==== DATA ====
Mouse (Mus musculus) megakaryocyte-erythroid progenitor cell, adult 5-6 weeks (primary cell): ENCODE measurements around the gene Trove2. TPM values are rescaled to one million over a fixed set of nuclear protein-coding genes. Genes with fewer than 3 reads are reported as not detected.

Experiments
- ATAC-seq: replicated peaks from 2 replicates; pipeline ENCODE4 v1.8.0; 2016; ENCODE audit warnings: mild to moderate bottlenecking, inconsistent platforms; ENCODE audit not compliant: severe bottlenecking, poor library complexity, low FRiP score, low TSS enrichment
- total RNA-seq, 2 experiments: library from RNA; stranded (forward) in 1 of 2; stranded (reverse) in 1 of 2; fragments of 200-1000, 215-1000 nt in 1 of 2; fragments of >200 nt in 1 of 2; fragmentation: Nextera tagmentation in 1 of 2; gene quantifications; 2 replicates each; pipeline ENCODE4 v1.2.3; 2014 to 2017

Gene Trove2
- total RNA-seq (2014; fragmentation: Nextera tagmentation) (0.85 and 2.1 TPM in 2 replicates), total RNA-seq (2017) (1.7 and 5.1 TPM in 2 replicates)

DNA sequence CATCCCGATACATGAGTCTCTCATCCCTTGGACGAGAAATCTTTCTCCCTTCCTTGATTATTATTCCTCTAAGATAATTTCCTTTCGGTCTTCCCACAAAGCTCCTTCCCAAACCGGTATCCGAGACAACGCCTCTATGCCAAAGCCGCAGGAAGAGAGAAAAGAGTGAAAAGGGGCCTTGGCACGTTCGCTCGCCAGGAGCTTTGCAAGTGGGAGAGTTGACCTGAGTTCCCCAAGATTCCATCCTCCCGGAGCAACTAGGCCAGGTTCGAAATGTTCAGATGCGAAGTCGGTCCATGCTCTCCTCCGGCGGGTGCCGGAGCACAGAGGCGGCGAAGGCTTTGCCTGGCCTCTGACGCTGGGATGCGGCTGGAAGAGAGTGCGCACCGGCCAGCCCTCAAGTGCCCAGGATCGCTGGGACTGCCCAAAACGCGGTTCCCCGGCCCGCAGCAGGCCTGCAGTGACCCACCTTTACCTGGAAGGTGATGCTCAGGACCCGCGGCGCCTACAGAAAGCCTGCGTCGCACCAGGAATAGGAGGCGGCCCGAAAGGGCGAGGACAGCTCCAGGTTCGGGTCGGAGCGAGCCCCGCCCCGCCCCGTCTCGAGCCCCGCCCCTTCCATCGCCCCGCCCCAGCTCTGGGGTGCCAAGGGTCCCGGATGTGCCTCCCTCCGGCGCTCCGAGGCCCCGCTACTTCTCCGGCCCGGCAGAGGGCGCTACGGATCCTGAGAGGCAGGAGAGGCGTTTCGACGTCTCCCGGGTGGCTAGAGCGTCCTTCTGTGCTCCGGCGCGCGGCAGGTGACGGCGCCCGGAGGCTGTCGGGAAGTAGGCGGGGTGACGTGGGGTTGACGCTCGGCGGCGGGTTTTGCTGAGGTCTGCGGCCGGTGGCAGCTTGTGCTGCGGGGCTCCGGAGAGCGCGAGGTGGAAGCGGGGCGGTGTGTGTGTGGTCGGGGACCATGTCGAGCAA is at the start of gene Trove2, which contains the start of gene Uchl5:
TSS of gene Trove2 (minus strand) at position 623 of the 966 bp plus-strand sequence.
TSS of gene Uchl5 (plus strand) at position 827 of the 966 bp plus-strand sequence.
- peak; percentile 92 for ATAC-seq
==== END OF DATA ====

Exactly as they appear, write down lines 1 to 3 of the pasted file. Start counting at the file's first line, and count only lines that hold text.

Mouse (Mus musculus) megakaryocyte-erythroid progenitor cell, adult 5-6 weeks (primary cell): ENCODE measurements around the gene Trove2. TPM values are rescaled to one million over a fixed set of nuclear protein-coding genes. Genes with fewer than 3 reads are reported as not detected.

Experiments
- ATAC-seq: replicated peaks from 2 replicates; pipeline ENCODE4 v1.8.0; 2016; ENCODE audit warnings: mild to moderate bottlenecking, inconsistent platforms; ENCODE audit not compliant: severe bottlenecking, poor library complexity, low FRiP score, low TSS enrichment